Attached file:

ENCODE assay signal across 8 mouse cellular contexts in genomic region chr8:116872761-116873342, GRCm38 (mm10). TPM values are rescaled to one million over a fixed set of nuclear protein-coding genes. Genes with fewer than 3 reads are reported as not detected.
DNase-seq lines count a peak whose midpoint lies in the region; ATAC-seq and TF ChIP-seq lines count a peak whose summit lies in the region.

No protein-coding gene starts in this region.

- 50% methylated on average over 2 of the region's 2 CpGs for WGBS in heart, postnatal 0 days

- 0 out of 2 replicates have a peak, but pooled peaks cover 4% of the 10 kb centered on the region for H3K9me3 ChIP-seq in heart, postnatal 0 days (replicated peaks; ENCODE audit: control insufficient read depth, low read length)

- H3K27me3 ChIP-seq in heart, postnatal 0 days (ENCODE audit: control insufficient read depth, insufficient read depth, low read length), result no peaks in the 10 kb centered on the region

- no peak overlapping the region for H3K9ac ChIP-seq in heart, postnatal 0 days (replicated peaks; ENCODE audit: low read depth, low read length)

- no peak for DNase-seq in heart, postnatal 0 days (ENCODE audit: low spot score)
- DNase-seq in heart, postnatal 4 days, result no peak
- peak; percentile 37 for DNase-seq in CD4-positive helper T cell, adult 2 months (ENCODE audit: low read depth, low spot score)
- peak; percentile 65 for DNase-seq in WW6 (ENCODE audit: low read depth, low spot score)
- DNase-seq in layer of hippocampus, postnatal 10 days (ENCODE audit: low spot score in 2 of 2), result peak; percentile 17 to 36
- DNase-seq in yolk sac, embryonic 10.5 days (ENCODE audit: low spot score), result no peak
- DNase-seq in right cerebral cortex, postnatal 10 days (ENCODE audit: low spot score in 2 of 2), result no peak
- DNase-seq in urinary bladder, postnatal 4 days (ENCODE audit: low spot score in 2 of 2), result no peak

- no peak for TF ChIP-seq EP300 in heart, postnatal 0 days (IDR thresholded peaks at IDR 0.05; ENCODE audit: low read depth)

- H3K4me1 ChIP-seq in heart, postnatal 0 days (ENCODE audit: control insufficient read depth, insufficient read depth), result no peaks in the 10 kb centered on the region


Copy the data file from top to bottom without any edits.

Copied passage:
ENCODE assay signal across 8 mouse cellular contexts in genomic region chr8:116872761-116873342, GRCm38 (mm10). TPM values are rescaled to one million over a fixed set of nuclear protein-coding genes. Genes with fewer than 3 reads are reported as not detected.
DNase-seq lines count a peak whose midpoint lies in the region; ATAC-seq and TF ChIP-seq lines count a peak whose summit lies in the region.

No protein-coding gene starts in this region.

- 50% methylated on average over 2 of the region's 2 CpGs for WGBS in heart, postnatal 0 days

- 0 out of 2 replicates have a peak, but pooled peaks cover 4% of the 10 kb centered on the region for H3K9me3 ChIP-seq in heart, postnatal 0 days (replicated peaks; ENCODE audit: control insufficient read depth, low read length)

- H3K27me3 ChIP-seq in heart, postnatal 0 days (ENCODE audit: control insufficient read depth, insufficient read depth, low read length), result no peaks in the 10 kb centered on the region

- no peak overlapping the region for H3K9ac ChIP-seq in heart, postnatal 0 days (replicated peaks; ENCODE audit: low read depth, low read length)

- no peak for DNase-seq in heart, postnatal 0 days (ENCODE audit: low spot score)
- DNase-seq in heart, postnatal 4 days, result no peak
- peak; percentile 37 for DNase-seq in CD4-positive helper T cell, adult 2 months (ENCODE audit: low read depth, low spot score)
- peak; percentile 65 for DNase-seq in WW6 (ENCODE audit: low read depth, low spot score)
- DNase-seq in layer of hippocampus, postnatal 10 days (ENCODE audit: low spot score in 2 of 2), result peak; percentile 17 to 36
- DNase-seq in yolk sac, embryonic 10.5 days (ENCODE audit: low spot score), result no peak
- DNase-seq in right cerebral cortex, postnatal 10 days (ENCODE audit: low spot score in 2 of 2), result no peak
- DNase-seq in urinary bladder, postnatal 4 days (ENCODE audit: low spot score in 2 of 2), result no peak

- no peak for TF ChIP-seq EP300 in heart, postnatal 0 days (IDR thresholded peaks at IDR 0.05; ENCODE audit: low read depth)

- H3K4me1 ChIP-seq in heart, postnatal 0 days (ENCODE audit: control insufficient read depth, insufficient read depth), result no peaks in the 10 kb centered on the region